3. Spider-Man: No Way Home
It’s no secret Phase 4 of the MCU was somewhat… disappointing. Its slate was a little too crowded, and it felt like some projects in it were made just for the sake of delivering content instead of wanting to tell an epic story. But if there’s one movie in Phase 4 that managed to stand out from all others, it would have to be Spider-Man: No Way Home.
The wall-crawler’s third adventure finally delivered on the promise of different universes clashing with each other, something the MCU was building towards ever since Avengers: Endgame came to an end. You can even say Spider-Man: Far From Home is a better multiversal film than Doctor Strange in the Multiverse of Madness, which funnily enough has “multiverse” in its title. Yes, that’s how good Spider-Man’s latest movie is.
An emotional rollercoaster that made audiences laugh, cry, and shout in excitement, Spider-Man: No Way Home had everything. It brought together three different versions of the wall-crawler, and best of all is that Tobey Maguire and Andrew Garfield were more than simple cameos. Without them, Tom Holland’s Peter Parker would have murdered Green Goblin, and I seriously doubt audiences want to see Spider-Man kill. They greatly impacted the story and felt like fully fleshed characters (unlike the Illuminati in Doctor Strange in the Multiverse of Madness, who were mostly fanservice).
Spider-Man: No Way Home also gave an amazing arc to Tom Holland’s Peter Parker as well. Now he’s more like the Spider-Man we all know and love who keeps his identity a secret, makes great sacrifices to save the day and stands on his own without the need of other heroes. If there’s anything negative about the movie, it would unfortunately be its use of magic. Since the multiverse wasn’t fully open by the time Spider-Man: No Way Home was released, Doctor Strange needed to make an appearance and do it by himself. However, the explanation given as to how three different versions of Spider-Men and their villains came together was heavily undercooked.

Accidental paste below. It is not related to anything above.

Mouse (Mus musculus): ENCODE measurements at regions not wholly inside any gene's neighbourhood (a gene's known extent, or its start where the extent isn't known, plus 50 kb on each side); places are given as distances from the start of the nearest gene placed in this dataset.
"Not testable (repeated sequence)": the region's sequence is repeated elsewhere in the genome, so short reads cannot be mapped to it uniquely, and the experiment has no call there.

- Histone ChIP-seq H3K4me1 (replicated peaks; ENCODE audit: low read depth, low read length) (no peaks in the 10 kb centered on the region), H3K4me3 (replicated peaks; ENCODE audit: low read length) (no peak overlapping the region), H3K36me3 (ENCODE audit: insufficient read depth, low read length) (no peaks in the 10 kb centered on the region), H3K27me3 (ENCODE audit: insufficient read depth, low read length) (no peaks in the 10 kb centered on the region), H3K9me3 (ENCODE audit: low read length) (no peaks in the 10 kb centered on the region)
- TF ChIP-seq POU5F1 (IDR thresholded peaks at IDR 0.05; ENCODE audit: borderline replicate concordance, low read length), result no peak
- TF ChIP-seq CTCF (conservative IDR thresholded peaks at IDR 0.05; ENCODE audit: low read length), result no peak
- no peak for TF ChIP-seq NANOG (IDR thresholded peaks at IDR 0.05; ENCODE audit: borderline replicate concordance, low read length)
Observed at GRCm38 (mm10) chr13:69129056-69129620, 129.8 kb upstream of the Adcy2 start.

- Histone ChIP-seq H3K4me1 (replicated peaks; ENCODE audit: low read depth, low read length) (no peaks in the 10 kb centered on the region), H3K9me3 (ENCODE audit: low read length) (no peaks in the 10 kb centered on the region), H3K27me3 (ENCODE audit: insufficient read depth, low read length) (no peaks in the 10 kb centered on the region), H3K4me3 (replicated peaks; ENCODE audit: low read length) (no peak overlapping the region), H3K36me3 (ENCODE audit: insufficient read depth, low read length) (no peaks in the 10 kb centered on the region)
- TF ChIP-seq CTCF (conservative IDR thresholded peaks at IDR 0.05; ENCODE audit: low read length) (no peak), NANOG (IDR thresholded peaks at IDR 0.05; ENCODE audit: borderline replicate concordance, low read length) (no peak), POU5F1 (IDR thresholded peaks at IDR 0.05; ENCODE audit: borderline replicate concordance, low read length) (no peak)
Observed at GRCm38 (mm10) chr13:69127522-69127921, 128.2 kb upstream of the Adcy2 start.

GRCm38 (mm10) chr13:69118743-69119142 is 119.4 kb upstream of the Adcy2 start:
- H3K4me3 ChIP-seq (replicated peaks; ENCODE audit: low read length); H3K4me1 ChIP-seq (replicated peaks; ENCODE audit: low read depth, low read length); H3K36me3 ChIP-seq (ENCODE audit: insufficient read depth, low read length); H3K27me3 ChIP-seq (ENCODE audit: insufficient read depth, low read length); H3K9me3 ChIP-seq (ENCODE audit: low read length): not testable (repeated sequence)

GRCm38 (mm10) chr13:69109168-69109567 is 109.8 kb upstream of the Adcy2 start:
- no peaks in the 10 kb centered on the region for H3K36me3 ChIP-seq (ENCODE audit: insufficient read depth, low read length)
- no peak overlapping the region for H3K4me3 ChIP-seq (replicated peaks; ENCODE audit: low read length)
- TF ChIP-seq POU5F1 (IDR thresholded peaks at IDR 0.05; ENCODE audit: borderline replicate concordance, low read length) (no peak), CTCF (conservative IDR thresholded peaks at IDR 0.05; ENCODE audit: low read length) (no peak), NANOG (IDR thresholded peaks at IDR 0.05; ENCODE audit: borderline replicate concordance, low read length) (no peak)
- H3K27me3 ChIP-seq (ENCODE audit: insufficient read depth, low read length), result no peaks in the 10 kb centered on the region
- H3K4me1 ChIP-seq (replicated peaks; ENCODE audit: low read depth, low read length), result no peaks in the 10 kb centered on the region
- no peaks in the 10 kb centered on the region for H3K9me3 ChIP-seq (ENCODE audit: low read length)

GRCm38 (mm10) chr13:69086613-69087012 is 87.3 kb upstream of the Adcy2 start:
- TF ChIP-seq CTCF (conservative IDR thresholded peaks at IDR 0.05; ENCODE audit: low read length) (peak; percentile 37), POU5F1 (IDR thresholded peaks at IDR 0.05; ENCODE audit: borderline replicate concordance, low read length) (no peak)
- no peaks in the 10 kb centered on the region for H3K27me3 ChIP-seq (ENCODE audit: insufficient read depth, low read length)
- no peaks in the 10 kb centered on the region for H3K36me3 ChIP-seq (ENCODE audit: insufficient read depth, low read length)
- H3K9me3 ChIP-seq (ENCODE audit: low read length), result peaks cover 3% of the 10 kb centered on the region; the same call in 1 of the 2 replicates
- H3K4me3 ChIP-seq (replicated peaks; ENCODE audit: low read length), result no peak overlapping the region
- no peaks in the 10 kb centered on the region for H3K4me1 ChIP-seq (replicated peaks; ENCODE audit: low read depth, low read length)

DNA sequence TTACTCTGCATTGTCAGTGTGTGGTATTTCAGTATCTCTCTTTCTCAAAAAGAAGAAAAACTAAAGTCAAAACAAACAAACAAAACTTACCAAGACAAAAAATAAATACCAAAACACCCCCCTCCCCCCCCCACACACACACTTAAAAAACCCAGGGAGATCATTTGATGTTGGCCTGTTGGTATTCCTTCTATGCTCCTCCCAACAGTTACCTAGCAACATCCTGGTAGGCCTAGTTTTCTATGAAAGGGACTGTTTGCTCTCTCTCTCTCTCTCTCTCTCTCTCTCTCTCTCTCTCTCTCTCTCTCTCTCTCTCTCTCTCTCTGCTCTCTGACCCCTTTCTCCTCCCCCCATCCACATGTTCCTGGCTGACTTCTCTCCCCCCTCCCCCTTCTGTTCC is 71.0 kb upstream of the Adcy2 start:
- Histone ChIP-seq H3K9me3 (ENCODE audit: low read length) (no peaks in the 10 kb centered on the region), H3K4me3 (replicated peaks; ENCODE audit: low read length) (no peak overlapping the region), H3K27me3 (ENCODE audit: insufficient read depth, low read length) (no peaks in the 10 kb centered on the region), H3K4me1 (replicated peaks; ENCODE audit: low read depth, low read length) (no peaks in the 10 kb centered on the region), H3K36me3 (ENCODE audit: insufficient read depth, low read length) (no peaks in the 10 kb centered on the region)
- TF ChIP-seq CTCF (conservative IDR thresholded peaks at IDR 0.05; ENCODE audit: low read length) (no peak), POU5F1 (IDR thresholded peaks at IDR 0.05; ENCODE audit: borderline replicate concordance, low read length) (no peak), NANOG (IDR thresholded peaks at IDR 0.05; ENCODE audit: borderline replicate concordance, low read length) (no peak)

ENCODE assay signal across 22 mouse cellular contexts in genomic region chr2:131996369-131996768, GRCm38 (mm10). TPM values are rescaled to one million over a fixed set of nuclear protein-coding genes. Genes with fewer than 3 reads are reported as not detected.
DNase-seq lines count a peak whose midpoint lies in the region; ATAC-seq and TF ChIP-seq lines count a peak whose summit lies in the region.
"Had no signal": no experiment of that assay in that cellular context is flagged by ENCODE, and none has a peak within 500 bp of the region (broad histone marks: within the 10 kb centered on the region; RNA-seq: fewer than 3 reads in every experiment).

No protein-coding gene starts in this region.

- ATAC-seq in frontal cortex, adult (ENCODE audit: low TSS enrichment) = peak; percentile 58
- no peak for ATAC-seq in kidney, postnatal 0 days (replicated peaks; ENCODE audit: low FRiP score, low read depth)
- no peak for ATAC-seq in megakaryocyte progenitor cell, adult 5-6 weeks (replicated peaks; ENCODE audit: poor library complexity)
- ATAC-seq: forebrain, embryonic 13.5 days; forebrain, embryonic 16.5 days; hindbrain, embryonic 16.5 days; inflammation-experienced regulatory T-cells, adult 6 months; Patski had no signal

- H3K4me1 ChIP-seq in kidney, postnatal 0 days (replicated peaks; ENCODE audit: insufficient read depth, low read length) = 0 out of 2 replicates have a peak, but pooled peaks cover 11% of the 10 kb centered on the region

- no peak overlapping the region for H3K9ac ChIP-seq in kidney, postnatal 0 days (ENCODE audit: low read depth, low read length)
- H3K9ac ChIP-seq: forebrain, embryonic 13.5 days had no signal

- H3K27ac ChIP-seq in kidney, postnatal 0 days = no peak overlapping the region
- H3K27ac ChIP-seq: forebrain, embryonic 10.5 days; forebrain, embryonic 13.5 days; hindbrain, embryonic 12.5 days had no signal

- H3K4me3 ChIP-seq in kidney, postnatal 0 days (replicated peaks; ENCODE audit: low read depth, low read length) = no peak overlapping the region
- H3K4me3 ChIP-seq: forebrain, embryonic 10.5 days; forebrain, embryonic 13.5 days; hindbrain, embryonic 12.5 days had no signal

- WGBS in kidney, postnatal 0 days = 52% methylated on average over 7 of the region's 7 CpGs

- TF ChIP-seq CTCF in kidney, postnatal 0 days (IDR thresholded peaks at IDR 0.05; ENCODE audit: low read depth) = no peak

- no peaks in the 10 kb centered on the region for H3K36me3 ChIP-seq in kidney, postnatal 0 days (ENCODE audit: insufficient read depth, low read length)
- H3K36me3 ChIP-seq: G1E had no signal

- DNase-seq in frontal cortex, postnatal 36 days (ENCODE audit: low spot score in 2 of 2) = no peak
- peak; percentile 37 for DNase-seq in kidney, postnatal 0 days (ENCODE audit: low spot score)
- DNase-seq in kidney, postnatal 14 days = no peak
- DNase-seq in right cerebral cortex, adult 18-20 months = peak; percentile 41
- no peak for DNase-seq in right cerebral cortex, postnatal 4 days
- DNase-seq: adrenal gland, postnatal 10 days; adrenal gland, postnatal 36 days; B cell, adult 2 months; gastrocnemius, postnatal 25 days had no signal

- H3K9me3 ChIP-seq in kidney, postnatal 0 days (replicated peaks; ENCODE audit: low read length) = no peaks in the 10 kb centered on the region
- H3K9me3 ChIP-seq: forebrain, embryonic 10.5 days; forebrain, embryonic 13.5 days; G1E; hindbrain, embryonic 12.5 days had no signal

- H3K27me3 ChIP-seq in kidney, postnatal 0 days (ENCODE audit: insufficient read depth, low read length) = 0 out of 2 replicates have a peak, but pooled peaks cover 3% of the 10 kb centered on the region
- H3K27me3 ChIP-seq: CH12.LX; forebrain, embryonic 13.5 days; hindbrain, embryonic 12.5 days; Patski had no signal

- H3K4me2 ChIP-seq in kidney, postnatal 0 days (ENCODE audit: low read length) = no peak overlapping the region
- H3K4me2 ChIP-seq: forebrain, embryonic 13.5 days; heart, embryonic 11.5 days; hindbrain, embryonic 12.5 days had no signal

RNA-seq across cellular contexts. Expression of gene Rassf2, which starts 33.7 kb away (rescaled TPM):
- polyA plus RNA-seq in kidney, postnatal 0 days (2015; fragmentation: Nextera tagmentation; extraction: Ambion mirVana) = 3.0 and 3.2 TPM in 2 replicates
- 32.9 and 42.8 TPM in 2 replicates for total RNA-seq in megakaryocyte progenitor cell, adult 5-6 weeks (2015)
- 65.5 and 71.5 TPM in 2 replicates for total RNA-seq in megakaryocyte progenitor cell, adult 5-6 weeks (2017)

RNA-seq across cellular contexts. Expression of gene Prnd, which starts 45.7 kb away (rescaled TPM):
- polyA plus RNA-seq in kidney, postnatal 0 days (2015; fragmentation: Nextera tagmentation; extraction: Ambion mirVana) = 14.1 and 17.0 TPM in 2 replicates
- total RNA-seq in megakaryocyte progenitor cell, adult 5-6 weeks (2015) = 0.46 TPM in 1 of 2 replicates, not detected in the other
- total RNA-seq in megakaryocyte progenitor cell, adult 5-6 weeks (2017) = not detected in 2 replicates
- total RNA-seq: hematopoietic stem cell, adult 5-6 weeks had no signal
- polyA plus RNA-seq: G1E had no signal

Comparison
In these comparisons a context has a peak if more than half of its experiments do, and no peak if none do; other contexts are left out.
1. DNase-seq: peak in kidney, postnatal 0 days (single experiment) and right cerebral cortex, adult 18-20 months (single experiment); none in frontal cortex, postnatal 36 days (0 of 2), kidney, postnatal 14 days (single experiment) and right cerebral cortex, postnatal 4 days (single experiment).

Movies like Doctor Strange try to set rules and limits to their use of magic, but Spider-Man: No Way Home uses it as a way to make the plot more convenient. The more you think about certain aspects of the story, the more you realize they don’t make sense. But while the movie could’ve benefited from a greater script, there’s no denying it was an incredible experience that blew everybody’s minds. Better yet, it’s one of the best projects in Phase 4 of the MCU, if not the best.